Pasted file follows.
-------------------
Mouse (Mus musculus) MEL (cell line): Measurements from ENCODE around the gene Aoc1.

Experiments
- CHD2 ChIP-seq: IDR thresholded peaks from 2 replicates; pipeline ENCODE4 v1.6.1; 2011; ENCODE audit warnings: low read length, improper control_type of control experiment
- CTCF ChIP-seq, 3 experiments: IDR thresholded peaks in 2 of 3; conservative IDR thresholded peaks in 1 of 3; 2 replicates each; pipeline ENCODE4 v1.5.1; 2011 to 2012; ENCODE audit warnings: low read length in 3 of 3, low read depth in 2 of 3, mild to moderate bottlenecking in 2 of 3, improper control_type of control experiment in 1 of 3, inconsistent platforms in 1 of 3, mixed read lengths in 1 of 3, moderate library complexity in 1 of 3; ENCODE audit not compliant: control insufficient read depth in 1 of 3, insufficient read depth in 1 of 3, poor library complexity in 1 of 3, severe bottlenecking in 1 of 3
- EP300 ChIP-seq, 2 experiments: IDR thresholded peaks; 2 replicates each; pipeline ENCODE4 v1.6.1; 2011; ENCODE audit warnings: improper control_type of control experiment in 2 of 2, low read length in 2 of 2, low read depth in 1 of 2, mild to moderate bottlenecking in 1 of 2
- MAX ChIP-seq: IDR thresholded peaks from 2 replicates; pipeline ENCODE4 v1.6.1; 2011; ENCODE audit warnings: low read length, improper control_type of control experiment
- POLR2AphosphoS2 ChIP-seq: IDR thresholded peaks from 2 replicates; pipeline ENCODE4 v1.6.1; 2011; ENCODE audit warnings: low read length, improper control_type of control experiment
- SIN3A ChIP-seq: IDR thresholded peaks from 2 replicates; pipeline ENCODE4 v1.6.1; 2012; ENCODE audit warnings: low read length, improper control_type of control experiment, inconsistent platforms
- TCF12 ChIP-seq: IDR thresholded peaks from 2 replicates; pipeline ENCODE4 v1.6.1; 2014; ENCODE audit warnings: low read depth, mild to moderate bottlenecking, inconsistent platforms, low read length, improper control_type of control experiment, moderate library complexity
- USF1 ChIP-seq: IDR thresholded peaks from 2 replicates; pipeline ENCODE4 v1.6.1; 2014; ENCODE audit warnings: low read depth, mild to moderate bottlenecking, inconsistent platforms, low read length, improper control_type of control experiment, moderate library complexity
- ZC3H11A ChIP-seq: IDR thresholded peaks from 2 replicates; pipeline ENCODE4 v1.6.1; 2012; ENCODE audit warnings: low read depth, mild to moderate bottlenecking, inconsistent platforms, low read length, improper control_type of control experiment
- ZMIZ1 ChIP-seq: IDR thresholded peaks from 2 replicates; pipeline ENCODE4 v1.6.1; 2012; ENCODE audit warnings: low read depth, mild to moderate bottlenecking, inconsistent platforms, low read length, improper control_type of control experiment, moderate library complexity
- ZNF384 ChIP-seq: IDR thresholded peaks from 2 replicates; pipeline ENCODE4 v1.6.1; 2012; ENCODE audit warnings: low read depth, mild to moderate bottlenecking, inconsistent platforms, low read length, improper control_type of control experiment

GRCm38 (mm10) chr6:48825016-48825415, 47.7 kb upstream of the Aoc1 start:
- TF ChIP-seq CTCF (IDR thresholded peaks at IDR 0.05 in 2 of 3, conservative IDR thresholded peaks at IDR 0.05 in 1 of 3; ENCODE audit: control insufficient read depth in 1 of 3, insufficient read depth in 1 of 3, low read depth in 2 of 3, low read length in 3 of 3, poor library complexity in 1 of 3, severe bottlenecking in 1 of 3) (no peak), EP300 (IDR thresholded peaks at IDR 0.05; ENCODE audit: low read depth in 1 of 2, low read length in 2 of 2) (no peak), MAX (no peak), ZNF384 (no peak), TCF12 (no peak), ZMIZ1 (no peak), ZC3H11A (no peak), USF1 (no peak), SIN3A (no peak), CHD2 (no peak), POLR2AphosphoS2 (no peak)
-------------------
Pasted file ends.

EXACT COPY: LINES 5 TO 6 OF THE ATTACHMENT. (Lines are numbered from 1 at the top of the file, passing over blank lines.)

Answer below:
- EP300 ChIP-seq, 2 experiments: IDR thresholded peaks; 2 replicates each; pipeline ENCODE4 v1.6.1; 2011; ENCODE audit warnings: improper control_type of control experiment in 2 of 2, low read length in 2 of 2, low read depth in 1 of 2, mild to moderate bottlenecking in 1 of 2
- MAX ChIP-seq: IDR thresholded peaks from 2 replicates; pipeline ENCODE4 v1.6.1; 2011; ENCODE audit warnings: low read length, improper control_type of control experiment